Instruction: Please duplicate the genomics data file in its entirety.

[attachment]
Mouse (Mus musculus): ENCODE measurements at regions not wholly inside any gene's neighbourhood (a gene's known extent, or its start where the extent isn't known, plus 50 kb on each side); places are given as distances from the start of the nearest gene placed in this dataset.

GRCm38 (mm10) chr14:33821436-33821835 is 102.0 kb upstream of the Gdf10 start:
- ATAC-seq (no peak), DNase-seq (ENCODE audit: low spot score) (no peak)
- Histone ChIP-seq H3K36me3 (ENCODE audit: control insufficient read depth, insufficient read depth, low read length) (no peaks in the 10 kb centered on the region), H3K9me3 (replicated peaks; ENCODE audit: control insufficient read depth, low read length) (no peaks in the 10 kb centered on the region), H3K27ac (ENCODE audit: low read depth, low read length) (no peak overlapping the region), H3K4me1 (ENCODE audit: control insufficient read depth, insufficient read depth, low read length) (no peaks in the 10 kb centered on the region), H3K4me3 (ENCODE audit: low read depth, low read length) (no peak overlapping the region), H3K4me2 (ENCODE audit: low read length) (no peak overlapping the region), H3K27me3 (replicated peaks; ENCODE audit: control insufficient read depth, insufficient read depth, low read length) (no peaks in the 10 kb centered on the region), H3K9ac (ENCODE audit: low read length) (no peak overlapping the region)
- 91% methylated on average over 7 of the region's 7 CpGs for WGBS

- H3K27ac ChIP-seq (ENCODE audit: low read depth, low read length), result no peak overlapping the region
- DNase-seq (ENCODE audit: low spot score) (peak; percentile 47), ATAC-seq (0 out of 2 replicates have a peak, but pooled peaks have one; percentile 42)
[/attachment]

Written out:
Mouse (Mus musculus): ENCODE measurements at regions not wholly inside any gene's neighbourhood (a gene's known extent, or its start where the extent isn't known, plus 50 kb on each side); places are given as distances from the start of the nearest gene placed in this dataset.

GRCm38 (mm10) chr14:33821436-33821835 is 102.0 kb upstream of the Gdf10 start:
- ATAC-seq (no peak), DNase-seq (ENCODE audit: low spot score) (no peak)
- Histone ChIP-seq H3K36me3 (ENCODE audit: control insufficient read depth, insufficient read depth, low read length) (no peaks in the 10 kb centered on the region), H3K9me3 (replicated peaks; ENCODE audit: control insufficient read depth, low read length) (no peaks in the 10 kb centered on the region), H3K27ac (ENCODE audit: low read depth, low read length) (no peak overlapping the region), H3K4me1 (ENCODE audit: control insufficient read depth, insufficient read depth, low read length) (no peaks in the 10 kb centered on the region), H3K4me3 (ENCODE audit: low read depth, low read length) (no peak overlapping the region), H3K4me2 (ENCODE audit: low read length) (no peak overlapping the region), H3K27me3 (replicated peaks; ENCODE audit: control insufficient read depth, insufficient read depth, low read length) (no peaks in the 10 kb centered on the region), H3K9ac (ENCODE audit: low read length) (no peak overlapping the region)
- 91% methylated on average over 7 of the region's 7 CpGs for WGBS

- H3K27ac ChIP-seq (ENCODE audit: low read depth, low read length), result no peak overlapping the region
- DNase-seq (ENCODE audit: low spot score) (peak; percentile 47), ATAC-seq (0 out of 2 replicates have a peak, but pooled peaks have one; percentile 42)